6. Selecting the Christmas tree from the Optimist tree lot was a study in patience for my father. He would take the family, and we would evaluate every angle of every unbundled tree. When I was younger, a decision was made on the first trip, and home we went to place the tree in water. As I grew older, my aesthetic eye was even more critical, and Daddy would take me back as many times as necessary until the “perfect” tree was found. Mom and Barb bailed after the first trip; they knew the process could turn out to be long and cold. The tree waited in the bucket on the back porch until a day or two before Christmas, and then the heirloom balls with sticky paint and the tinsel were carefully hung on the tree. Yes, it was absolutely necessary to place tinsel, one strand at a time, on the tree so it looked like icicles. On Christmas morning, Pam Burkhimer would come over to pass out our presents, and then I would go to her house and do the same. Every piece of tape was carefully removed so as not to damage the paper, and all the paper and bows were saved and boxed to be used the next year. It is amazing how many years a piece of Christmas wrapping paper, that had been creased over a shirt box, can be recycled around another congruent box. Still today I have among my treasured and slightly used ribbons, one of he most coveted bows from the 1960’s. Merry Christmas, Ken and Lila. Thank you for providing us with your wonderful daily blog.

  7. My sister, Lori (Gessert) Meador, sent this to me and I too, like everyone else laughed at your Christmas story. I remember every Christmas Eve all four of us kids would ask all evening where the presents were and we were told that Santa would bring them sometime that night. Every Christmas Eve we went midnight mass and when we came home, Santa had been to our house and left all our presents. One Christmas “Santa” broke the leg off my sisters piano bench and left a note giving this long explanation of how it fell off the sled when he was on top of the roof and he was so sorry that the leg had broken when it hit the ground. It was funny how Santa’s handwriting looked very familiar to Mom and Dad’s very good friends.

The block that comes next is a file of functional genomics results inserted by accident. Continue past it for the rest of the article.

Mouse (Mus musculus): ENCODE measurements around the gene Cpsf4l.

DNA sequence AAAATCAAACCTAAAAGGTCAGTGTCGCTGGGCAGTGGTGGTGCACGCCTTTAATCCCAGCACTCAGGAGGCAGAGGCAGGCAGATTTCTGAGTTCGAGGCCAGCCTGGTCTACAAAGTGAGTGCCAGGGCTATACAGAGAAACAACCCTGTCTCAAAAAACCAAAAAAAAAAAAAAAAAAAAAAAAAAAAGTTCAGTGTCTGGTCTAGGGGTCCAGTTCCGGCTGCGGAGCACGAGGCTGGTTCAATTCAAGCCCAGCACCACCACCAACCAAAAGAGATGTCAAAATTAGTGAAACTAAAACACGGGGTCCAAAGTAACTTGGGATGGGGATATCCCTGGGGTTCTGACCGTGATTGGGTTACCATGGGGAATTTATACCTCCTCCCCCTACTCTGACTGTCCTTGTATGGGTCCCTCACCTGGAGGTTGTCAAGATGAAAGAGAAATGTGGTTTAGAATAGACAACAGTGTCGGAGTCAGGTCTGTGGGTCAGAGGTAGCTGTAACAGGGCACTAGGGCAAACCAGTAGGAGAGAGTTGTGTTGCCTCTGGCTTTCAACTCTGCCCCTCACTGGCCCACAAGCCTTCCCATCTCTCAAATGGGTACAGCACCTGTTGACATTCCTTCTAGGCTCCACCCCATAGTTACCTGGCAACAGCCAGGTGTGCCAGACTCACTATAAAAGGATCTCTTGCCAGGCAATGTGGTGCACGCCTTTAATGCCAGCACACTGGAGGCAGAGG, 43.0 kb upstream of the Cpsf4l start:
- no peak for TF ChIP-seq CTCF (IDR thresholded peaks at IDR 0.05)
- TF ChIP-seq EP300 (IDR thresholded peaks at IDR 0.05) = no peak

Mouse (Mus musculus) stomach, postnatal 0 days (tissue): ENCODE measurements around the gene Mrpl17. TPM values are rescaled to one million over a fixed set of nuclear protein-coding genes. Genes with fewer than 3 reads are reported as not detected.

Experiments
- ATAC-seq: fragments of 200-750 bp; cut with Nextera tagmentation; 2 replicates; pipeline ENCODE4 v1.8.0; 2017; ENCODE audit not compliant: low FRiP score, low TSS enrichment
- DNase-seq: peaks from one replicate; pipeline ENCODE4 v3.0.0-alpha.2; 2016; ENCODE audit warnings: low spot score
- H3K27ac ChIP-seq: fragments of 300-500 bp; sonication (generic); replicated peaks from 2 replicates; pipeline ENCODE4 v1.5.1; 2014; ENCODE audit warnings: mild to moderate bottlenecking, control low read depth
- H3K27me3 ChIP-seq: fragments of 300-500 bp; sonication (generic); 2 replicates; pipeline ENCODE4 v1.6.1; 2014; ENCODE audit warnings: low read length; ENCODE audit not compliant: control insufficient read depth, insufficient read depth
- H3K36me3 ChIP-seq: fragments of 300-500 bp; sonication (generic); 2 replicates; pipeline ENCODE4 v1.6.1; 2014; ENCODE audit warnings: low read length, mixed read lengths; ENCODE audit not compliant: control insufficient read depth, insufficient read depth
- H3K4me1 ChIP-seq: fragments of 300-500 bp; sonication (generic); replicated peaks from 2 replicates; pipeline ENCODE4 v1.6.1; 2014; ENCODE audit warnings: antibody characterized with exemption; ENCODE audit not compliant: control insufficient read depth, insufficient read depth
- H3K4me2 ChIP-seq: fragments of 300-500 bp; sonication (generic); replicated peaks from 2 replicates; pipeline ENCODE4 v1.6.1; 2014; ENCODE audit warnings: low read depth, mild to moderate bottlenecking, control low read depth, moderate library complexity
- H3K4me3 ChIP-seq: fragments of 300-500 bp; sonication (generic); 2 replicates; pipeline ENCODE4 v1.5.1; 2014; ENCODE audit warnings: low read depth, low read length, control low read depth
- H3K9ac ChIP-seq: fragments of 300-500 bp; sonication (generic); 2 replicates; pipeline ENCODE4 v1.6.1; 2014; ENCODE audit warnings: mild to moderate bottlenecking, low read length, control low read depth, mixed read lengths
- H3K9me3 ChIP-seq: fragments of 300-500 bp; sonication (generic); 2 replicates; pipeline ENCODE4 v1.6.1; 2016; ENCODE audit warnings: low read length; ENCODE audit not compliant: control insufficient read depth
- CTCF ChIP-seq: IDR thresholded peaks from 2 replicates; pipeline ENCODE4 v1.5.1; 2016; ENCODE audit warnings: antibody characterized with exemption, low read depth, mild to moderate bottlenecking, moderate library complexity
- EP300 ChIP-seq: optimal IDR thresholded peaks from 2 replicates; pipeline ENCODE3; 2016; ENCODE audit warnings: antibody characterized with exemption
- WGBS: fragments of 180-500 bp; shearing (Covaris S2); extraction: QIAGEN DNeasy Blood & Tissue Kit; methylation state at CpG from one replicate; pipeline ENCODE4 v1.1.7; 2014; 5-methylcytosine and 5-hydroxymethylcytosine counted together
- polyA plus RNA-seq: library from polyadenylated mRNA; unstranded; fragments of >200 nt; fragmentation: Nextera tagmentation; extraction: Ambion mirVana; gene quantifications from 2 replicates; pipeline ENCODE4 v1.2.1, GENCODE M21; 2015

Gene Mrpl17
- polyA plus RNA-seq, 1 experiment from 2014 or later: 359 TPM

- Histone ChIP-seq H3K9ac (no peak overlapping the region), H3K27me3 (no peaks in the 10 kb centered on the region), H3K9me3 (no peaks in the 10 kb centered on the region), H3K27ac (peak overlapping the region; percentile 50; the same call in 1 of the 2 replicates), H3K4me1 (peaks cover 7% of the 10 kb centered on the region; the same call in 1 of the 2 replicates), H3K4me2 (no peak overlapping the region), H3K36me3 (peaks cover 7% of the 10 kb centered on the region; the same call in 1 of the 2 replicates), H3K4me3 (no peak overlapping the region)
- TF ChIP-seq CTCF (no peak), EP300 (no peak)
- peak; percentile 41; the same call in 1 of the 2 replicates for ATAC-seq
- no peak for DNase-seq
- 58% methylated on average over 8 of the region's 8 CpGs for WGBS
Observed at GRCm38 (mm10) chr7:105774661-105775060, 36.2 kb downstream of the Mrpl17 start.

I also remember making the annual trip down to Rust and Martin’s store on Main Street to look at all the Christmas stuff in their store front windows. You knew Christmas was near when they put out their Christmas display. It wasn’t like it is today when Christmas stuff goes up the first of November.

    Thanks for bringing back a lot of memories and I wish a Merry Christmas and God’s blessing to all of you.

    Kelly Gessert

  8. Priceless pictures Ken. Very nice. There is an entire story in the pictures of your parents. Everyone should have such warm memories of Christmas.

  9. Very emotional to see those memories. One item to add is that while it may have been the biggest trash day of year following Christmas , it never was at the Steinhoff house. Following all the opening of the gifts and assembly if required tasks were complete, the next scheduled event of Christmas was one of the most memorable for me. Dad and I both loved burning things! We would gather up all the wrapping paper, cut up/ tear up cardboard boxes and methodically burn them all in the fireplace ! That fire occassionsly would get out of hand , so hot, that it would catch the fleu ( chimney) on fire!! When you heard the thunderous roaring like a jet plane taking off- you knew that mission was accomplished ! Disposing of the live Christmas tree was not a task but a treat for dad and I as we cut up tree and smashed it into fireplace! Chestnuts roasting on an open fire are nothing compared to the sudden explosion of dry needles when they meet an open flame in the fireplace ! If we had not caught the chimney on fire earlier with all the wrapping paper- this process of burning of the tree guaranteed the roar of flames shooting out the chimney and the chimney sighing that another Christmas season had passed!!
    How that house never burned down , I will never know, but the memories of that basement will carry on forever with me!

Leave a Reply

Your email address will not be published. Required fields are marked *